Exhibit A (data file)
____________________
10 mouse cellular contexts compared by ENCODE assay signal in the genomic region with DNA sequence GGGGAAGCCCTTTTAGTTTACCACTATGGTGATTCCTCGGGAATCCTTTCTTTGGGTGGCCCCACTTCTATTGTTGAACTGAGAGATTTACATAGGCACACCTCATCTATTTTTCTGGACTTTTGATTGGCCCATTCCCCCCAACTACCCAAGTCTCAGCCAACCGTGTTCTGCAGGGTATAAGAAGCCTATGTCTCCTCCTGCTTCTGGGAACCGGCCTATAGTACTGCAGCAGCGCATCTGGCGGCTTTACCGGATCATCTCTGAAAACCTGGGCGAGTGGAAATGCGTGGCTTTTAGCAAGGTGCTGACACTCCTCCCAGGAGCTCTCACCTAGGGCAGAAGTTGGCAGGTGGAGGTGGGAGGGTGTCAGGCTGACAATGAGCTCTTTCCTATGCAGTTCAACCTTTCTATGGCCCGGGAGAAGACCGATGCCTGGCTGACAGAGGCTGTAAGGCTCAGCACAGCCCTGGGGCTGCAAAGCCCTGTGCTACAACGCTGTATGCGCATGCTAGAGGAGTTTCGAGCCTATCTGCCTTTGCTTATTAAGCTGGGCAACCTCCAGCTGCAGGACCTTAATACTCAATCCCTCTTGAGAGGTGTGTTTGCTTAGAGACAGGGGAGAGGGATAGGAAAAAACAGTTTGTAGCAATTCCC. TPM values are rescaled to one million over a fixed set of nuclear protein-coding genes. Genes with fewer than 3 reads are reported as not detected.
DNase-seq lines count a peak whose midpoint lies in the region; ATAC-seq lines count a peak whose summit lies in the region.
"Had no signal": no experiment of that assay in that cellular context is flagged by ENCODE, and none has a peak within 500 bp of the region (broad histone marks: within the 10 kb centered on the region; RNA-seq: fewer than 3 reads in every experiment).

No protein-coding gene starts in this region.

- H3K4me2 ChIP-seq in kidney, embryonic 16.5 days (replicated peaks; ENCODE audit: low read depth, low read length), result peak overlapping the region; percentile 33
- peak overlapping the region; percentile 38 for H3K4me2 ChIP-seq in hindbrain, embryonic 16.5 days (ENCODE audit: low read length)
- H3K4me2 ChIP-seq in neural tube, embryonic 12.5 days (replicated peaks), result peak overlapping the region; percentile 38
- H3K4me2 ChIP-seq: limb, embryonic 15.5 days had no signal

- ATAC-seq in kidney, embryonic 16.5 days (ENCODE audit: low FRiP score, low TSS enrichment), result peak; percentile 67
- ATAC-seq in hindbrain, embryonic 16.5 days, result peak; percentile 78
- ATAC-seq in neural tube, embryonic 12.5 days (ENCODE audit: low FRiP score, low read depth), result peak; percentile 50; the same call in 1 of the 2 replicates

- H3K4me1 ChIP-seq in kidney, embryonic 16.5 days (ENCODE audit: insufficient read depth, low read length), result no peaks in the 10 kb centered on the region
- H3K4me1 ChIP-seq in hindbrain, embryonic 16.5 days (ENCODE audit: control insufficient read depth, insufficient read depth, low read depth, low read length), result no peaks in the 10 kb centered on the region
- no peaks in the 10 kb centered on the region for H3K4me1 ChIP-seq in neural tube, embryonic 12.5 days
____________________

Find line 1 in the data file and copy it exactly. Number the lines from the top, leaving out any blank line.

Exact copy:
10 mouse cellular contexts compared by ENCODE assay signal in the genomic region with DNA sequence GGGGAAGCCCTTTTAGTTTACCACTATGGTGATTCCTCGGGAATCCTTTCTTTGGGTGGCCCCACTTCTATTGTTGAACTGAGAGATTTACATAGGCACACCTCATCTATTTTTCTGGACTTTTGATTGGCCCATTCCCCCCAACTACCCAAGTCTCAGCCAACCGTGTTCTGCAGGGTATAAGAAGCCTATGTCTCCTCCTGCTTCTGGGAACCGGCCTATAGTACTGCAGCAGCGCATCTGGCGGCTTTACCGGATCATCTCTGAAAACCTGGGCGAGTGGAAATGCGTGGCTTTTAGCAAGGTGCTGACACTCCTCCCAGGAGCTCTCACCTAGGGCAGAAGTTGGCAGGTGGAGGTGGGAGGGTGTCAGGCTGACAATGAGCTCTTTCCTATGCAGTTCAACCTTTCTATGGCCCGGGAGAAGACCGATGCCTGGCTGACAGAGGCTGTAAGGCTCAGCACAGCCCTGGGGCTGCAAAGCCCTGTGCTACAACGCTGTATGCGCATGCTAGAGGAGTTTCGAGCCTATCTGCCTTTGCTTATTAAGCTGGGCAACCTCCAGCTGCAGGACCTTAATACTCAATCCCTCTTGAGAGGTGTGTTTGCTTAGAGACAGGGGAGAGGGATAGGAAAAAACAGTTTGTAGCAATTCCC. TPM values are rescaled to one million over a fixed set of nuclear protein-coding genes. Genes with fewer than 3 reads are reported as not detected.